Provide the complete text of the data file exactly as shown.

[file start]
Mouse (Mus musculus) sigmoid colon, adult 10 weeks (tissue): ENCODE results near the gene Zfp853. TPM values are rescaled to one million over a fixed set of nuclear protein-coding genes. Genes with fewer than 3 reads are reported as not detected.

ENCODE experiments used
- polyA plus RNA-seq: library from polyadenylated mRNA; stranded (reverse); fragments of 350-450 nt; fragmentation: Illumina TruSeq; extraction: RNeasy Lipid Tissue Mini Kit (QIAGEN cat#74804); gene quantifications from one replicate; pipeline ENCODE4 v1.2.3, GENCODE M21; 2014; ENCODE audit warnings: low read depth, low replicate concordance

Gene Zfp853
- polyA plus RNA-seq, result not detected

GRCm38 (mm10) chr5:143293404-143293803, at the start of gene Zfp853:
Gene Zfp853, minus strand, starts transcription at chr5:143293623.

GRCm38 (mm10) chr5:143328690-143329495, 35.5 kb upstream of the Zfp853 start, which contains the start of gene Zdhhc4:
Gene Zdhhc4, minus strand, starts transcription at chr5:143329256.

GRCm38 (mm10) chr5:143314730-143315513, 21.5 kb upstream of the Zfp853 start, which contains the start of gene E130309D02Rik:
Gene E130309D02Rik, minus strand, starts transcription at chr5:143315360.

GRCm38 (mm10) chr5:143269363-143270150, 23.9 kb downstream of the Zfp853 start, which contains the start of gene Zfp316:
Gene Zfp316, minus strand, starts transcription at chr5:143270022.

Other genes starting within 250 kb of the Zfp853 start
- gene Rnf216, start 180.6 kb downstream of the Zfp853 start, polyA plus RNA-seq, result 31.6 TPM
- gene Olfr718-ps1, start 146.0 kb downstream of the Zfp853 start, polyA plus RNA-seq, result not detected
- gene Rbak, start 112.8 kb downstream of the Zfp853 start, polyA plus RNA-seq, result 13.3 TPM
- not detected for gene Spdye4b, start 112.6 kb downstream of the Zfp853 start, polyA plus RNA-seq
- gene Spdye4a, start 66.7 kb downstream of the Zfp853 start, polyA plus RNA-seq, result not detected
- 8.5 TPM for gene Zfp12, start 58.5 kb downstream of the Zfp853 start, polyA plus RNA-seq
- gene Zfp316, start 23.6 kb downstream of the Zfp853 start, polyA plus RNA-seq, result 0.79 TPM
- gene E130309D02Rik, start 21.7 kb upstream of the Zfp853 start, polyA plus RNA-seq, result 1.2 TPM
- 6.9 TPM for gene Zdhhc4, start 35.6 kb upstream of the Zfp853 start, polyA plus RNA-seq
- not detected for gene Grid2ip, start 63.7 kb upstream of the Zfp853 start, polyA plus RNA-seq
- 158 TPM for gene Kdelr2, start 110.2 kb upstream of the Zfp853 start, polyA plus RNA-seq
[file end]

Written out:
Mouse (Mus musculus) sigmoid colon, adult 10 weeks (tissue): ENCODE results near the gene Zfp853. TPM values are rescaled to one million over a fixed set of nuclear protein-coding genes. Genes with fewer than 3 reads are reported as not detected.

ENCODE experiments used
- polyA plus RNA-seq: library from polyadenylated mRNA; stranded (reverse); fragments of 350-450 nt; fragmentation: Illumina TruSeq; extraction: RNeasy Lipid Tissue Mini Kit (QIAGEN cat#74804); gene quantifications from one replicate; pipeline ENCODE4 v1.2.3, GENCODE M21; 2014; ENCODE audit warnings: low read depth, low replicate concordance

Gene Zfp853
- polyA plus RNA-seq, result not detected

GRCm38 (mm10) chr5:143293404-143293803, at the start of gene Zfp853:
Gene Zfp853, minus strand, starts transcription at chr5:143293623.

GRCm38 (mm10) chr5:143328690-143329495, 35.5 kb upstream of the Zfp853 start, which contains the start of gene Zdhhc4:
Gene Zdhhc4, minus strand, starts transcription at chr5:143329256.

GRCm38 (mm10) chr5:143314730-143315513, 21.5 kb upstream of the Zfp853 start, which contains the start of gene E130309D02Rik:
Gene E130309D02Rik, minus strand, starts transcription at chr5:143315360.

GRCm38 (mm10) chr5:143269363-143270150, 23.9 kb downstream of the Zfp853 start, which contains the start of gene Zfp316:
Gene Zfp316, minus strand, starts transcription at chr5:143270022.

Other genes starting within 250 kb of the Zfp853 start
- gene Rnf216, start 180.6 kb downstream of the Zfp853 start, polyA plus RNA-seq, result 31.6 TPM
- gene Olfr718-ps1, start 146.0 kb downstream of the Zfp853 start, polyA plus RNA-seq, result not detected
- gene Rbak, start 112.8 kb downstream of the Zfp853 start, polyA plus RNA-seq, result 13.3 TPM
- not detected for gene Spdye4b, start 112.6 kb downstream of the Zfp853 start, polyA plus RNA-seq
- gene Spdye4a, start 66.7 kb downstream of the Zfp853 start, polyA plus RNA-seq, result not detected
- 8.5 TPM for gene Zfp12, start 58.5 kb downstream of the Zfp853 start, polyA plus RNA-seq
- gene Zfp316, start 23.6 kb downstream of the Zfp853 start, polyA plus RNA-seq, result 0.79 TPM
- gene E130309D02Rik, start 21.7 kb upstream of the Zfp853 start, polyA plus RNA-seq, result 1.2 TPM
- 6.9 TPM for gene Zdhhc4, start 35.6 kb upstream of the Zfp853 start, polyA plus RNA-seq
- not detected for gene Grid2ip, start 63.7 kb upstream of the Zfp853 start, polyA plus RNA-seq
- 158 TPM for gene Kdelr2, start 110.2 kb upstream of the Zfp853 start, polyA plus RNA-seq